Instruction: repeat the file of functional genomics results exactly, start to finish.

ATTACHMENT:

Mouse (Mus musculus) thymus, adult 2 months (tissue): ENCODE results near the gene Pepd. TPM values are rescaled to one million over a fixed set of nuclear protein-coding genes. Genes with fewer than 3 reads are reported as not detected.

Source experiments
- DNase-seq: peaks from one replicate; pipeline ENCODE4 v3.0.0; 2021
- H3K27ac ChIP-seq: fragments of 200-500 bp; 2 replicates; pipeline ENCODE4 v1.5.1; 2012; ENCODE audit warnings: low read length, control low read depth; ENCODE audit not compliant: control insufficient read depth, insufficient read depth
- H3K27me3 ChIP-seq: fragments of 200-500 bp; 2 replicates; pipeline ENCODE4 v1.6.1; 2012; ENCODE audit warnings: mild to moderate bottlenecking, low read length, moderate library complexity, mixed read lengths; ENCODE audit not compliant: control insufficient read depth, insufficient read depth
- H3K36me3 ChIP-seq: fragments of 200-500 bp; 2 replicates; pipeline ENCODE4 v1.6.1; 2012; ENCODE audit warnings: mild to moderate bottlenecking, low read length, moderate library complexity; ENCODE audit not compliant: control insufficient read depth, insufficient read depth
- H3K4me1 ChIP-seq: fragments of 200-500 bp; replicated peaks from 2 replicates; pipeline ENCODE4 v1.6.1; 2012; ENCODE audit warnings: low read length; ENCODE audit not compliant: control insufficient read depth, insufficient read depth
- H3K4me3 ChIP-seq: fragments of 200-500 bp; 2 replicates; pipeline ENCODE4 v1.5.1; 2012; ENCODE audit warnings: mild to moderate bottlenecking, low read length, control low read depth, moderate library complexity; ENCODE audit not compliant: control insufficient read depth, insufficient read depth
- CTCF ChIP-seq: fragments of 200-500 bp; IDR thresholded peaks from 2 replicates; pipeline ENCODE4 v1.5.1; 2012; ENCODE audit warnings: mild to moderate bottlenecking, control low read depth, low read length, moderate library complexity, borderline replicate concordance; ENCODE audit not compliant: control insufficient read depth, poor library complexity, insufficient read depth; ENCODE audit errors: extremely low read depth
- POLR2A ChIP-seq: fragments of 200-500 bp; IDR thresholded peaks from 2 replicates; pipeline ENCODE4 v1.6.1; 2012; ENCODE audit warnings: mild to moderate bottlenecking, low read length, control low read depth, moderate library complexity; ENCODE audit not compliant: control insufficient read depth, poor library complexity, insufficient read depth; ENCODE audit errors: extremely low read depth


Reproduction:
Mouse (Mus musculus) thymus, adult 2 months (tissue): ENCODE results near the gene Pepd. TPM values are rescaled to one million over a fixed set of nuclear protein-coding genes. Genes with fewer than 3 reads are reported as not detected.

Source experiments
- DNase-seq: peaks from one replicate; pipeline ENCODE4 v3.0.0; 2021
- H3K27ac ChIP-seq: fragments of 200-500 bp; 2 replicates; pipeline ENCODE4 v1.5.1; 2012; ENCODE audit warnings: low read length, control low read depth; ENCODE audit not compliant: control insufficient read depth, insufficient read depth
- H3K27me3 ChIP-seq: fragments of 200-500 bp; 2 replicates; pipeline ENCODE4 v1.6.1; 2012; ENCODE audit warnings: mild to moderate bottlenecking, low read length, moderate library complexity, mixed read lengths; ENCODE audit not compliant: control insufficient read depth, insufficient read depth
- H3K36me3 ChIP-seq: fragments of 200-500 bp; 2 replicates; pipeline ENCODE4 v1.6.1; 2012; ENCODE audit warnings: mild to moderate bottlenecking, low read length, moderate library complexity; ENCODE audit not compliant: control insufficient read depth, insufficient read depth
- H3K4me1 ChIP-seq: fragments of 200-500 bp; replicated peaks from 2 replicates; pipeline ENCODE4 v1.6.1; 2012; ENCODE audit warnings: low read length; ENCODE audit not compliant: control insufficient read depth, insufficient read depth
- H3K4me3 ChIP-seq: fragments of 200-500 bp; 2 replicates; pipeline ENCODE4 v1.5.1; 2012; ENCODE audit warnings: mild to moderate bottlenecking, low read length, control low read depth, moderate library complexity; ENCODE audit not compliant: control insufficient read depth, insufficient read depth
- CTCF ChIP-seq: fragments of 200-500 bp; IDR thresholded peaks from 2 replicates; pipeline ENCODE4 v1.5.1; 2012; ENCODE audit warnings: mild to moderate bottlenecking, control low read depth, low read length, moderate library complexity, borderline replicate concordance; ENCODE audit not compliant: control insufficient read depth, poor library complexity, insufficient read depth; ENCODE audit errors: extremely low read depth
- POLR2A ChIP-seq: fragments of 200-500 bp; IDR thresholded peaks from 2 replicates; pipeline ENCODE4 v1.6.1; 2012; ENCODE audit warnings: mild to moderate bottlenecking, low read length, control low read depth, moderate library complexity; ENCODE audit not compliant: control insufficient read depth, poor library complexity, insufficient read depth; ENCODE audit errors: extremely low read depth